Mitchell clearly, and long ago, took a heavily adversarial role with the USPTO, accusing them of misbehavior. As a political reality, it can happen that bureaucrats will still deal with you fairly, but the probability of this goes down. Mitchell’s attitude may be responsible for his failure to successfully prosecute his patents. ‘258 may well have been patentable, the USPTO’s argument there is weakest, but I can see in the record that Mitchell set this up by how he applied for the patent, claiming utility for initiating a nuclear reaction. Oops!
That was not technically correct! Until the general scientific community accepts that the FP Heat Effect is nuclear in nature, in such a way that the USPTO can get the shift through their reasonably-thick skull, that claim sill sink a patent. Or one had better be able to prove it with an actual practical device, independently tested, etc., and fully described in the patent, no secrets required.
I did not see this in Mitchell’s own evidence, the relevant documents that I have seen so far were provided by the USPTO, which seemed to be operating on full disclosure, providing the only copies I see in the record of the DIA and DTRA reports, as an example . (Mitchell, to some extent, contradicts what was written in the original ‘258 patent application. As that application would be crucial to some of the arguments, and there are other possible missing documents, I am suspecting that Mitchell failed to attach a number of documents to his original Complaint (and did not notice it and then blamed the Court for not considering them, echoing his earlier conflicts with the USPTO). So, to Mitchell’s continued rant:
To make sense of “187,” I needed to look it up. This is slang for “murder,” after Section 197 of the California Penal Code. Then “Quarie” only makes sense as a bizarrely misspelled “Query.” No. the USPTO and the DOE did not “kill” cold fusion. Cold fusion hasn’t been born yet, not fully, not as a patentable device that could claim, as Mitchell claimed, “nuclear fusion.” I could present evidence that the mainstream scientifically considers “excess heat” possible; and peer-reviewed reviews of the field that consider this a nuclear effect, but these do not establish *utility,* the critical legal question Mitchell has been butting his head against, he claims for 29 years. The first Swartz LENR patent I see in mentioned in the record was ‘937, filed June 27, 1989. Wow, that was fast!
There is a very long record here and it’s going to take me considerable time to come up to speed on it.
So, “Why are the peer-reviewed papers, the open demonstrations at MIT, and the successful courses not mentioned in the corrupt Decision?”
The Decision. Those items may be great interest to us if we are trying to assess the possibility of real LENR inventions, and thus judge the PATO prejudice against “cold fusion,” but they were not relevant to the Appeals court subject matter. There is, indeed, a political issue. PATO practice may be unfair, but the executive branch has discretion, and only a gross abuse of that discretion might be actionable. We are talking about, most of these patents, very old decisions, already litigated, in at least some cases. Hence we see “collateral estoppel” brought up. Mitchell does not show an understanding of the basic issue. What he calls the “poisonous tree,” I think is the old idea that cold fusion was broadly considered impossible, back in the day when cold fusion patents were first considered. I have found reference to the idea that the PATO rejects cold fusion patents out of hand. That has never been completely true, I’m finding.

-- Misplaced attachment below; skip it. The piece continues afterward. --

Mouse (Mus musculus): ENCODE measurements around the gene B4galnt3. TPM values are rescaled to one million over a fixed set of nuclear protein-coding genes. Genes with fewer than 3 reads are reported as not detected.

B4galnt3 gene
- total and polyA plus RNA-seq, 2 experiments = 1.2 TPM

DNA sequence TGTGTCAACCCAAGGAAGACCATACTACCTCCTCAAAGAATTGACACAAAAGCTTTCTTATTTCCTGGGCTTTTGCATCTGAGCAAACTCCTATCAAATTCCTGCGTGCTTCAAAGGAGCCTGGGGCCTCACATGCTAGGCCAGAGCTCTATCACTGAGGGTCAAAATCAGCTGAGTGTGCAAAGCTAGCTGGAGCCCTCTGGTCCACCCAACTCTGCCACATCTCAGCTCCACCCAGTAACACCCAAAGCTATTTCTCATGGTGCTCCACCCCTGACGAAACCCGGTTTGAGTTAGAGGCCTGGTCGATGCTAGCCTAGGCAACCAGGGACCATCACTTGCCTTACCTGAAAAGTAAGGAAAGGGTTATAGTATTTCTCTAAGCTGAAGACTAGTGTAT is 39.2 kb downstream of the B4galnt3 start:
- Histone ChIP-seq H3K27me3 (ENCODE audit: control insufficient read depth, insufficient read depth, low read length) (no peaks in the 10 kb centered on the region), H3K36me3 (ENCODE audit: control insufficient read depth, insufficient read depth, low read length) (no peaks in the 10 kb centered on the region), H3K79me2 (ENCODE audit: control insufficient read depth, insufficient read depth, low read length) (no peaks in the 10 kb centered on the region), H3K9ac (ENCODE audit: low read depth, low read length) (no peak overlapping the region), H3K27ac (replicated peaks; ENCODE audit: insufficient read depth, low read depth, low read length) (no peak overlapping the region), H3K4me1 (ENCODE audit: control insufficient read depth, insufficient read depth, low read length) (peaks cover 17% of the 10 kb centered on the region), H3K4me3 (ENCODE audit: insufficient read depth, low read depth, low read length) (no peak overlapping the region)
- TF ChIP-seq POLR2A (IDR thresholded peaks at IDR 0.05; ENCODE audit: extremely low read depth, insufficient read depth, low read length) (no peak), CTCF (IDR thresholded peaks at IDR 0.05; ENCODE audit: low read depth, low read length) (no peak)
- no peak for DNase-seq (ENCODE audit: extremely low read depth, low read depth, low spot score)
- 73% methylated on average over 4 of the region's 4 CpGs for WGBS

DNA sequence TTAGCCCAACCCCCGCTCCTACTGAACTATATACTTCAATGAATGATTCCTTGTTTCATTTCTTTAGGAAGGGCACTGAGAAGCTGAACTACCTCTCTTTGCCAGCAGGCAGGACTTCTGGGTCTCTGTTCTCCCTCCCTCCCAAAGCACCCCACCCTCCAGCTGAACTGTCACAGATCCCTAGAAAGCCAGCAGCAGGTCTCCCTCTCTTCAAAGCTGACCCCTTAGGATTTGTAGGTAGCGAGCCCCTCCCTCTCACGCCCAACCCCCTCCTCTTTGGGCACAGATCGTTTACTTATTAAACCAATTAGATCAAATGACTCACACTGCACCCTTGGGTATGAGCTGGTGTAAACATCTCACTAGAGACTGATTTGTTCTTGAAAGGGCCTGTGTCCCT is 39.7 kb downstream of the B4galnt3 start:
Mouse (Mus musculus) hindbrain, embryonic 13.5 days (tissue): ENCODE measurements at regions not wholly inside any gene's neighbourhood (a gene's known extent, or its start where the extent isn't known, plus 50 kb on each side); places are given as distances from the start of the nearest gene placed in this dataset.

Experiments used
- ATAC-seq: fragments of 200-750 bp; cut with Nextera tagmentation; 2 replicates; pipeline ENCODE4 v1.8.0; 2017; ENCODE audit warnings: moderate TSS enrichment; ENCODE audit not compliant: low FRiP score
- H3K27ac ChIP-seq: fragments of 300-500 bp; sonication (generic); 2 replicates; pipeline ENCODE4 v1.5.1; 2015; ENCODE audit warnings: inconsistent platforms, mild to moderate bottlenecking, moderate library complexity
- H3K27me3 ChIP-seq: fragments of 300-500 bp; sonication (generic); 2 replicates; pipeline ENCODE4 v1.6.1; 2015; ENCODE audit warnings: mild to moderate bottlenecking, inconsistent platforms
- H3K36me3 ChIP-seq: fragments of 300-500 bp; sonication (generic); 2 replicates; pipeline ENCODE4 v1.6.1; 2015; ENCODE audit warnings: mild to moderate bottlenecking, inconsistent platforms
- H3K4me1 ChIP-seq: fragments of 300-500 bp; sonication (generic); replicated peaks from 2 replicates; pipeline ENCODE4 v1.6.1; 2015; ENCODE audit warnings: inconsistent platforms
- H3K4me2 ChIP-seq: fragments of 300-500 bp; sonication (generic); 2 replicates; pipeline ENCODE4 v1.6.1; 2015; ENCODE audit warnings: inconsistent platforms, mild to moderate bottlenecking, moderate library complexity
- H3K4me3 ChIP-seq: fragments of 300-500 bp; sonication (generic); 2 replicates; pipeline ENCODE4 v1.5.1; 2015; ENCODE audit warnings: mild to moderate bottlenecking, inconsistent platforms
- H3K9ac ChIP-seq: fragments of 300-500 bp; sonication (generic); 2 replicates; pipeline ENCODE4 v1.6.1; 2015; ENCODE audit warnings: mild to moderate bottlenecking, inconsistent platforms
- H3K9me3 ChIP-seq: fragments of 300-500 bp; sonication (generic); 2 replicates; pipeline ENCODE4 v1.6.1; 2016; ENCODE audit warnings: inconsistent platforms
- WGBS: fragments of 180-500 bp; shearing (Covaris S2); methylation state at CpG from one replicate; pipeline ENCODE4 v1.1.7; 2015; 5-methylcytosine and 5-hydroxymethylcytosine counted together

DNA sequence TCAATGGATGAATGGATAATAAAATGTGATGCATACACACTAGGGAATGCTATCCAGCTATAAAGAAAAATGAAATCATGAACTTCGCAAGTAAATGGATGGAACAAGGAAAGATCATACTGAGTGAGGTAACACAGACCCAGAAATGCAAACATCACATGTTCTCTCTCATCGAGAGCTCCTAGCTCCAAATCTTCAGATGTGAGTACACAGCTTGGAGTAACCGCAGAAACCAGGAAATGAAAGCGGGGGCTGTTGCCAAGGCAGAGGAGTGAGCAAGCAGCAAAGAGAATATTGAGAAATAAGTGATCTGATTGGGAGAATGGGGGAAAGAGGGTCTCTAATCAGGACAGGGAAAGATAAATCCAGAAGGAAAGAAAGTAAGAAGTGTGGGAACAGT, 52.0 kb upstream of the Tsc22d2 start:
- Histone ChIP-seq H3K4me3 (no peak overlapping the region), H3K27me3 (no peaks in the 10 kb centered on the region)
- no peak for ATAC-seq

Storms has, in his 2007 book, one of the only references in the many booksI have on LENR, on the subject of PATO practice: He tells a story from personal experience, p. 15, about working with ENECO.
“In addition, Paul Eveans, a lawyer, was hired to move various patent applications, including the one describing the Fleischmann and Pons work, through the Patent Office. Little did we realize that the Patent Office, in the person of Harvey Behrend (since retired), would refuse to issue patents on the subject — of course because he followed the wishes of his boss and various political appointees. Reams of deposition, detailed published evidence, and numerous official forms were sent to the Patent Office only to be rejected because the New York Times, in one article or another, said the claims were not real. Scientific evidence we presented had no effect. More than a million dollars was spent satisfying the legal requirements and demands of Mr. Behrend, to no avail Finally, the company ran out of money and the patent application was given back to the University of Utah where it was allowed to lapse. As a result one of the great discoveries of the 20th century was not accepted in the US even though patents in Japan and in other countries were granted. Many other people had similar experiences, resulting in the absence of intellectual property protection for inventors. This failure by the Patent Office not only resulted in an intellectual property mess requiring future correction; it also forced people to keep their best ideas secret.
This appears to be a naive account, from what I’m finding. The PATO would not “reject a patent” because of a New York Times story, not like that. Rather, the widespread opinion about cold fusion would cause reasonable skepticism as to the utility of an invention that claims “cold fusion.” In the presence of that, the Patent Office decided to require proof of utility. Not proof of scientific possibility, but proof of an actually useful invention; something that produces demonstrations and measurable effects, nuclear or otherwise, is not necessarily useful. What I’ve seen with the Swartz litigation is massive evidence presented that did not show utility, and examples would be published papers (that don’t show utility for the specific claimed inventions), public demonstrations (consider the Rossi demonstrations!), and the MIT cold fusion course.